What does it mean to view Spiritual Warfare from a Catholic perspective? For the past fifty to one hundred years the concept of spiritual warfare has largely fallen from the vernacular of the Church. Fortunately, for many in need some of our Protestant Brothers and Sisters held on to the belief in the Devil and the understanding of spiritual warfare. Now very often the theology of spiritual warfare falls into two insufficient categories: The first is that it focuses on the extraordinary work of evil and the second is that it falls into a more protestant understanding of spiritual warfare. I am not saying there is anything wrong with a protestant understanding but we can learn a lot from reclaiming a thoroughly Catholic understanding of spiritual warfare.
Here are some marks of a distinctively Catholic view of spiritual warfare:
These are some marks of a distinctively Catholic theology of spiritual warfare. I’d love hear what I may have left out. If you can think of any please feel free to comment.
About eight years ago, I began speaking about a topic that I thought I would never have the time for. Eight years ago, a Priest friend of mine, who was the rector of a seminary up north, asked me to speak to some seminarians about the theology of the Church with regard to exorcism and of my experiences assisting Priests with their ministries of exorcism. Since that time, I have spoken about almost nothing else. At this point in time, I get the chance to travel all over the country and speak to Catholics about the reality of the devil and spiritual warfare. At almost every conference, talk or training I do, someone makes a comment as if to temper what I am doing and what I am speaking about. Someone might say, “Shouldn’t we just focus on the light?” Another person will say, “ You are a good speaker, but personally I’d just like to keep my mind on the victory.” Sometimes I hear, “You know the best thing we can do to respond to the devil is pay him no attention at all” Often other speakers at a conference will say, almost condescendingly, “I prefer to focus on Jesus.” If they waited long enough for a response, they’d no doubt hear me say emphatically, “Me too!”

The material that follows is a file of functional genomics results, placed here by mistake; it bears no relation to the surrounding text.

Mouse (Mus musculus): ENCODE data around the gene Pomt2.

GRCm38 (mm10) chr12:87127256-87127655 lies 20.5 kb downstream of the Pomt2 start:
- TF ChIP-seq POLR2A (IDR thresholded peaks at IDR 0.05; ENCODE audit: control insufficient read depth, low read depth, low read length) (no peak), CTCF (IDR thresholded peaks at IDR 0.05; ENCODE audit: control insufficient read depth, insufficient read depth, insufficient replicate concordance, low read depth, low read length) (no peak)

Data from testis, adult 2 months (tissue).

Unfortunately, I no longer feel the luxury of not speaking about the Devil in a clear and balanced way. I have spoken with thousands of Catholics all around the country and most often the reaction is, “Why has no one ever talked to us about this before?” I have been giving talks since I was in high school and I am deeply concerned with real evangelization and I can tell you even from the perspective of evangelization that I have never gotten responses like I get when I give the talk on “The Catholic Truth About Angels, Demons, Ghosts, Exorcisms and Hauntings.” Priests tell me that they get more confession, more attendees at daily mass and more people for any Marian devotions the parish might have. Why? I have come to believe it is because when we do not talk about the devil and his plans then we are not preaching the fullness of the Gospel. Just like the message of God’s love can be novel and new and life changing, the message of Christ’s victory can be also.